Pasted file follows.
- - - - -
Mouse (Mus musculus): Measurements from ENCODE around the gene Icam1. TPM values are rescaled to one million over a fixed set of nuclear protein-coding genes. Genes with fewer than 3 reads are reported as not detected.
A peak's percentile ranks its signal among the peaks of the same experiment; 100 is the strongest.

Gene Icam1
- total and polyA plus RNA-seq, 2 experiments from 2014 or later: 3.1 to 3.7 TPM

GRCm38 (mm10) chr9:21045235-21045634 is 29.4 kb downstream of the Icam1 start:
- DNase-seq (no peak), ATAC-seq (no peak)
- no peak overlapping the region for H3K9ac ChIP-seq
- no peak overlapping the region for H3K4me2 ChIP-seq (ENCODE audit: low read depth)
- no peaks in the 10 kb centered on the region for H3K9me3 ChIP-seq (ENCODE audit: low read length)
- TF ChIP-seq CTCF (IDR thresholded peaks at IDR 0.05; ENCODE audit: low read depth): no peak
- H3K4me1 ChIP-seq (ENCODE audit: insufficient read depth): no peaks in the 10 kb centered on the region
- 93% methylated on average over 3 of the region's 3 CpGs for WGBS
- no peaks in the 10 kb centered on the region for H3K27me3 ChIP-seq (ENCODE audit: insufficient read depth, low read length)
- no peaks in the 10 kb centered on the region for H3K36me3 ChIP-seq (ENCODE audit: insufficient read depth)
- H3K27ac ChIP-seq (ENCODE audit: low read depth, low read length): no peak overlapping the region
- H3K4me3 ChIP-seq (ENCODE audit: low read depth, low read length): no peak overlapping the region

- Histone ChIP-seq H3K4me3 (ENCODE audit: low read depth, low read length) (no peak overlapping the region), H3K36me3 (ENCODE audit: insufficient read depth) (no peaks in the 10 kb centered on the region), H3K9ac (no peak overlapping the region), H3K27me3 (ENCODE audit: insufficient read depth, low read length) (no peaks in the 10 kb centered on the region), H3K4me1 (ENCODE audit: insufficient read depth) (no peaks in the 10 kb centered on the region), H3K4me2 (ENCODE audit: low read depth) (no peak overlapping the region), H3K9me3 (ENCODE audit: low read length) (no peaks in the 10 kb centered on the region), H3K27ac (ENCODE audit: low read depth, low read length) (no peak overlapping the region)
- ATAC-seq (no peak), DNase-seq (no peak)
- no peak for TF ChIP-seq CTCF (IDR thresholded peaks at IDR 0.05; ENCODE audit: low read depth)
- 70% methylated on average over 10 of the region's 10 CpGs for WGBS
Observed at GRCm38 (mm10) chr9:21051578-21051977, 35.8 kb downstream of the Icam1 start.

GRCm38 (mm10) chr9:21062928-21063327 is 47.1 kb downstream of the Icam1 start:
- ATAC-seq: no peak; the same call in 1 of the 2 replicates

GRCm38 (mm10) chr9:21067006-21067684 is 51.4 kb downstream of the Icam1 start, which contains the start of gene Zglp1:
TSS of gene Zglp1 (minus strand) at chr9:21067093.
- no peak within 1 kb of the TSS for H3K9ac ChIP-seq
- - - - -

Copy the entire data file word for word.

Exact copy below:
Mouse (Mus musculus): Measurements from ENCODE around the gene Icam1. TPM values are rescaled to one million over a fixed set of nuclear protein-coding genes. Genes with fewer than 3 reads are reported as not detected.
A peak's percentile ranks its signal among the peaks of the same experiment; 100 is the strongest.

Gene Icam1
- total and polyA plus RNA-seq, 2 experiments from 2014 or later: 3.1 to 3.7 TPM

GRCm38 (mm10) chr9:21045235-21045634 is 29.4 kb downstream of the Icam1 start:
- DNase-seq (no peak), ATAC-seq (no peak)
- no peak overlapping the region for H3K9ac ChIP-seq
- no peak overlapping the region for H3K4me2 ChIP-seq (ENCODE audit: low read depth)
- no peaks in the 10 kb centered on the region for H3K9me3 ChIP-seq (ENCODE audit: low read length)
- TF ChIP-seq CTCF (IDR thresholded peaks at IDR 0.05; ENCODE audit: low read depth): no peak
- H3K4me1 ChIP-seq (ENCODE audit: insufficient read depth): no peaks in the 10 kb centered on the region
- 93% methylated on average over 3 of the region's 3 CpGs for WGBS
- no peaks in the 10 kb centered on the region for H3K27me3 ChIP-seq (ENCODE audit: insufficient read depth, low read length)
- no peaks in the 10 kb centered on the region for H3K36me3 ChIP-seq (ENCODE audit: insufficient read depth)
- H3K27ac ChIP-seq (ENCODE audit: low read depth, low read length): no peak overlapping the region
- H3K4me3 ChIP-seq (ENCODE audit: low read depth, low read length): no peak overlapping the region

- Histone ChIP-seq H3K4me3 (ENCODE audit: low read depth, low read length) (no peak overlapping the region), H3K36me3 (ENCODE audit: insufficient read depth) (no peaks in the 10 kb centered on the region), H3K9ac (no peak overlapping the region), H3K27me3 (ENCODE audit: insufficient read depth, low read length) (no peaks in the 10 kb centered on the region), H3K4me1 (ENCODE audit: insufficient read depth) (no peaks in the 10 kb centered on the region), H3K4me2 (ENCODE audit: low read depth) (no peak overlapping the region), H3K9me3 (ENCODE audit: low read length) (no peaks in the 10 kb centered on the region), H3K27ac (ENCODE audit: low read depth, low read length) (no peak overlapping the region)
- ATAC-seq (no peak), DNase-seq (no peak)
- no peak for TF ChIP-seq CTCF (IDR thresholded peaks at IDR 0.05; ENCODE audit: low read depth)
- 70% methylated on average over 10 of the region's 10 CpGs for WGBS
Observed at GRCm38 (mm10) chr9:21051578-21051977, 35.8 kb downstream of the Icam1 start.

GRCm38 (mm10) chr9:21062928-21063327 is 47.1 kb downstream of the Icam1 start:
- ATAC-seq: no peak; the same call in 1 of the 2 replicates

GRCm38 (mm10) chr9:21067006-21067684 is 51.4 kb downstream of the Icam1 start, which contains the start of gene Zglp1:
TSS of gene Zglp1 (minus strand) at chr9:21067093.
- no peak within 1 kb of the TSS for H3K9ac ChIP-seq